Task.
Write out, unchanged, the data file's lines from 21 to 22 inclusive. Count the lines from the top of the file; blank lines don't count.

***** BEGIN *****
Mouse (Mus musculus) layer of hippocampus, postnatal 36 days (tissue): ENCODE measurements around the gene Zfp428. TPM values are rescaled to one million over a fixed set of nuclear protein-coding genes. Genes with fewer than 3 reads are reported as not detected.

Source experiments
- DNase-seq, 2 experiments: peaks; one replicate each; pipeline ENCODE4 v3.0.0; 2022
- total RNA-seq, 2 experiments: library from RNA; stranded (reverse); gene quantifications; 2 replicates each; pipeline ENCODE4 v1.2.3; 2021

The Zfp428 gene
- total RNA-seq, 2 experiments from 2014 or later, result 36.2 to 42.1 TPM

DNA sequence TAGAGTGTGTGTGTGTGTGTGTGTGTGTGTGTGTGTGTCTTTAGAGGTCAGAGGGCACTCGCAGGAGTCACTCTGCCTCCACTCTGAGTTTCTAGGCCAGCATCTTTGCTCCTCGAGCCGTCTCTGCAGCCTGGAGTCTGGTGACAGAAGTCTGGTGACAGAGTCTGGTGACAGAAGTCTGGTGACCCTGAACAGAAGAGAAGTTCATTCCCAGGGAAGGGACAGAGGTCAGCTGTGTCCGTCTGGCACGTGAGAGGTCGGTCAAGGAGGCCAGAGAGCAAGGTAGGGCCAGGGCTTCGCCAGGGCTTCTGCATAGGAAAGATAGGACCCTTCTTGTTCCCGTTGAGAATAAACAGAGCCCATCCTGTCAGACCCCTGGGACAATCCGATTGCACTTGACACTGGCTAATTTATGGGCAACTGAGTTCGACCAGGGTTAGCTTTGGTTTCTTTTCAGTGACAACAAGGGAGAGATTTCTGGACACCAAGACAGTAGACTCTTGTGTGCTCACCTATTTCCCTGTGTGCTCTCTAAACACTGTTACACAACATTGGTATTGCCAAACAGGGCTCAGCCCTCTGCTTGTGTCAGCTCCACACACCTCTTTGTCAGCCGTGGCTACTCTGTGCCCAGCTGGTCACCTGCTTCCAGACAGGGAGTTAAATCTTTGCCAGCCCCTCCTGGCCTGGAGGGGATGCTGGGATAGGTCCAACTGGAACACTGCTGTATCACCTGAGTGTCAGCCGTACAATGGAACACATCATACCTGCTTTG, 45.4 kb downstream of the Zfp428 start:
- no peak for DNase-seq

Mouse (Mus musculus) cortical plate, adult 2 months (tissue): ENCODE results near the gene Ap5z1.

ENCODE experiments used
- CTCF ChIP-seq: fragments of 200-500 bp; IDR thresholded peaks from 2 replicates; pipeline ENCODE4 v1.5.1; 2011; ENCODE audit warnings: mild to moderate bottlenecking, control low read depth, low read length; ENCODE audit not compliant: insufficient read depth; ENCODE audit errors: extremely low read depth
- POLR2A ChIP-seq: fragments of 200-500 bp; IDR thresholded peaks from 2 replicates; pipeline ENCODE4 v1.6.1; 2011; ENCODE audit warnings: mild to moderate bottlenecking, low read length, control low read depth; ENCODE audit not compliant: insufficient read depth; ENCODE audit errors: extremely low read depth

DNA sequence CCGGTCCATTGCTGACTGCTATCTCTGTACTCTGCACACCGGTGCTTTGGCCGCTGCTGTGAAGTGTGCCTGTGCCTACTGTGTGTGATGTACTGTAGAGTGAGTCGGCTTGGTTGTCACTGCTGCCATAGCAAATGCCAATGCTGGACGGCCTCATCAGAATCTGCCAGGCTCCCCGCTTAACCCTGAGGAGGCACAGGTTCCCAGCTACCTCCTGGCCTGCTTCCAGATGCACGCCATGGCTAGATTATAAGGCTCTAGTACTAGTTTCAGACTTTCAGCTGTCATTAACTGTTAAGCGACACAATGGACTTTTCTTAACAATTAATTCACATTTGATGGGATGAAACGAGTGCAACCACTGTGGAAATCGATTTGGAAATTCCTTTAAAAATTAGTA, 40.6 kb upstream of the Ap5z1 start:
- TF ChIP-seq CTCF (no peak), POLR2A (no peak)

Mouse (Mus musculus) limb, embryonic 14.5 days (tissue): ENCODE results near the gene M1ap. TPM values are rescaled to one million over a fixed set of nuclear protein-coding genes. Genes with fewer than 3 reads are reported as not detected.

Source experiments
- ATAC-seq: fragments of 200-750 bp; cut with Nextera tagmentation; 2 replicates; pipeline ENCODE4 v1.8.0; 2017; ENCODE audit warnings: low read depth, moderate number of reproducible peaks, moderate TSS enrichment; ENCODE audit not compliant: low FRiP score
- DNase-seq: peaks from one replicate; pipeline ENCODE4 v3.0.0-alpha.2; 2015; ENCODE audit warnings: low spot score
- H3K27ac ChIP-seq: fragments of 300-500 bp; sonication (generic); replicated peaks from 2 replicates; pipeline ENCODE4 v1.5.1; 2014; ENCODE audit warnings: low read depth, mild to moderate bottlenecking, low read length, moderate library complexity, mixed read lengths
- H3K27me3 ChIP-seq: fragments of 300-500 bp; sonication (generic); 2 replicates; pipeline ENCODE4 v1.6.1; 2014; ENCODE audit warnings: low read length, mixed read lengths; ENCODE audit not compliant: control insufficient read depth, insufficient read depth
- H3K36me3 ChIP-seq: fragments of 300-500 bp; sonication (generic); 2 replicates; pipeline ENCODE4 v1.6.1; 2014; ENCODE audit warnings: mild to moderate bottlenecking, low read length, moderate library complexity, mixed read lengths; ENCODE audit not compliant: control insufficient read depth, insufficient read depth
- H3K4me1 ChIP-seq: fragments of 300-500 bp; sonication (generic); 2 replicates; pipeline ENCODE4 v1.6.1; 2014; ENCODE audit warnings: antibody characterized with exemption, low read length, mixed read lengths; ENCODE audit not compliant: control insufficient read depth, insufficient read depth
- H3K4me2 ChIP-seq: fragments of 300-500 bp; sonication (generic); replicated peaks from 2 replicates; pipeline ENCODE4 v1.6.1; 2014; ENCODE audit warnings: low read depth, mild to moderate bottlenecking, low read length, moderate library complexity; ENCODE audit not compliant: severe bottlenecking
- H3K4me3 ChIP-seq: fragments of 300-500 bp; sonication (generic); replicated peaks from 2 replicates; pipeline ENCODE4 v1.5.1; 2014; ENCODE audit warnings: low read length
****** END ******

- H3K36me3 ChIP-seq: fragments of 300-500 bp; sonication (generic); 2 replicates; pipeline ENCODE4 v1.6.1; 2014; ENCODE audit warnings: mild to moderate bottlenecking, low read length, moderate library complexity, mixed read lengths; ENCODE audit not compliant: control insufficient read depth, insufficient read depth
- H3K4me1 ChIP-seq: fragments of 300-500 bp; sonication (generic); 2 replicates; pipeline ENCODE4 v1.6.1; 2014; ENCODE audit warnings: antibody characterized with exemption, low read length, mixed read lengths; ENCODE audit not compliant: control insufficient read depth, insufficient read depth